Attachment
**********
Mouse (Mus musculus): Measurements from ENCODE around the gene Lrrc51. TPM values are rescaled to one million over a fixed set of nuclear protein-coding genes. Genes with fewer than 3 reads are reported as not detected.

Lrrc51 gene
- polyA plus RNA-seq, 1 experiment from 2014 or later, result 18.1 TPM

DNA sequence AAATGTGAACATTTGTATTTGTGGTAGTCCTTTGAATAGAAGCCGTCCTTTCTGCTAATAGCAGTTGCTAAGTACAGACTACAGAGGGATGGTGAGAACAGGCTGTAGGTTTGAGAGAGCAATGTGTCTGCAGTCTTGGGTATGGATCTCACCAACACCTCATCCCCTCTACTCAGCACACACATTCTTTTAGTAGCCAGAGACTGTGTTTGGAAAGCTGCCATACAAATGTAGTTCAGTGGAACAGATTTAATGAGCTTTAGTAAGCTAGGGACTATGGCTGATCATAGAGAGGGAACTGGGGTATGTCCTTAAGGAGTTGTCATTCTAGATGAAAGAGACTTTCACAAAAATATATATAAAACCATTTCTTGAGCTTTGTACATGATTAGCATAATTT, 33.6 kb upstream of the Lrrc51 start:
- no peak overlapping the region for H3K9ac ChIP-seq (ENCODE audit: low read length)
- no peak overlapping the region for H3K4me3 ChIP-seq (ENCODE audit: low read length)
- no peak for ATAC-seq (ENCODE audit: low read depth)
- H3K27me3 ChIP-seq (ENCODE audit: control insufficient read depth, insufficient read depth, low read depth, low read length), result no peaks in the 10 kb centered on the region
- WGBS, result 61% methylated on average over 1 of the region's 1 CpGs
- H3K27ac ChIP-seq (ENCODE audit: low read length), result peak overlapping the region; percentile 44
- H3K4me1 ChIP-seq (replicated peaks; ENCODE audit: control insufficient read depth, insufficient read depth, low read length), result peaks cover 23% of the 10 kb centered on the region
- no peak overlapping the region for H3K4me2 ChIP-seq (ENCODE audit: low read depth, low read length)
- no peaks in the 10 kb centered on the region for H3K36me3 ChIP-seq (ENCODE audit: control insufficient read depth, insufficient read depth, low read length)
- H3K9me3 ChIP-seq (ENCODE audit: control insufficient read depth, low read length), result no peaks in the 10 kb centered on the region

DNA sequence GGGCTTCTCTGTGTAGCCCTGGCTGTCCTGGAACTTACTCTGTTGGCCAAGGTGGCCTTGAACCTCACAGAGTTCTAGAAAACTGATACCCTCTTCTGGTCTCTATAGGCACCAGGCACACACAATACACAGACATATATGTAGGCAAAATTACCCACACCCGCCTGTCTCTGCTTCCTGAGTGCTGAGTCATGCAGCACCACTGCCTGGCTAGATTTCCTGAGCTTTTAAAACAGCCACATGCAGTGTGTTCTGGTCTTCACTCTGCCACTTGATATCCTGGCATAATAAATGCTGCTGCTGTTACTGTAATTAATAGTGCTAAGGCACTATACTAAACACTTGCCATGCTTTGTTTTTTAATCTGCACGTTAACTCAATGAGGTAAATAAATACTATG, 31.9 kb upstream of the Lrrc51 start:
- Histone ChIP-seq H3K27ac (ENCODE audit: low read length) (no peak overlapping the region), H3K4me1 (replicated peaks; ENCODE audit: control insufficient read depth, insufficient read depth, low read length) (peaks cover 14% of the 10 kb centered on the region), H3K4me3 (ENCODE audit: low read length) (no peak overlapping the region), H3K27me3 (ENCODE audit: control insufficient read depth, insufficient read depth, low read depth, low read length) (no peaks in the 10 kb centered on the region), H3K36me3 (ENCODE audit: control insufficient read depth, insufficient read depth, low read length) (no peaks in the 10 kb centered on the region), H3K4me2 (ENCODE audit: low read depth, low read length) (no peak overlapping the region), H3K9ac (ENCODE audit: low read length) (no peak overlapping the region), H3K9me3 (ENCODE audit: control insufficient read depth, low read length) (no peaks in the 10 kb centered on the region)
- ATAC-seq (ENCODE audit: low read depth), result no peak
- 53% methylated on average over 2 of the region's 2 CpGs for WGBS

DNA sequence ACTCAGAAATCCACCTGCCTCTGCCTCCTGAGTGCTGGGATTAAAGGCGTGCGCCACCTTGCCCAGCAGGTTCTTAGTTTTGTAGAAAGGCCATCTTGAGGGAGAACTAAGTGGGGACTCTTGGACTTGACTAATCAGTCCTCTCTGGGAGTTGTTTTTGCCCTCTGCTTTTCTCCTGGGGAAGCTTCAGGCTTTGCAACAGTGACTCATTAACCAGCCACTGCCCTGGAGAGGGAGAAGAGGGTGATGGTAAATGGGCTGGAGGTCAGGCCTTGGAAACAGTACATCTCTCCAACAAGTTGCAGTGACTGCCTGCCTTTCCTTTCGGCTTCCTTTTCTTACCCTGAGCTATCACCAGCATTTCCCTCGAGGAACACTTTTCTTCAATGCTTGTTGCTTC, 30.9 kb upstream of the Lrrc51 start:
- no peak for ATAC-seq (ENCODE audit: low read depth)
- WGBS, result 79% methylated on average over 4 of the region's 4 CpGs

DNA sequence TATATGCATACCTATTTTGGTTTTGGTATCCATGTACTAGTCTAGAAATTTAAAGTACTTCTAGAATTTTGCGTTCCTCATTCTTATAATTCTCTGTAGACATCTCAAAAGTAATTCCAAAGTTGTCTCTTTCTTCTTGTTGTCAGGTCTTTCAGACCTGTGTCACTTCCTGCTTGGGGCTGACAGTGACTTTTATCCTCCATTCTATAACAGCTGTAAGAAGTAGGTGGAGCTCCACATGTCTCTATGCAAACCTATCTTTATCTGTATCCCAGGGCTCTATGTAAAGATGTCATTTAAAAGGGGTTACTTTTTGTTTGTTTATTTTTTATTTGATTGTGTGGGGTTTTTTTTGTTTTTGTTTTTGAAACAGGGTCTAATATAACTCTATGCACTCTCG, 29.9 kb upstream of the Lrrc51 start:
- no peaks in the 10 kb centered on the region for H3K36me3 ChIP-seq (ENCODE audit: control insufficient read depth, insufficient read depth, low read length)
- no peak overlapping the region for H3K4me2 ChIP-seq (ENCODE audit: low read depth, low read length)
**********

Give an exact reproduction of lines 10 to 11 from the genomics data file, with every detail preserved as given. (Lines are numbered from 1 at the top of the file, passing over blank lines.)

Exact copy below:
- H3K27ac ChIP-seq (ENCODE audit: low read length), result peak overlapping the region; percentile 44
- H3K4me1 ChIP-seq (replicated peaks; ENCODE audit: control insufficient read depth, insufficient read depth, low read length), result peaks cover 23% of the 10 kb centered on the region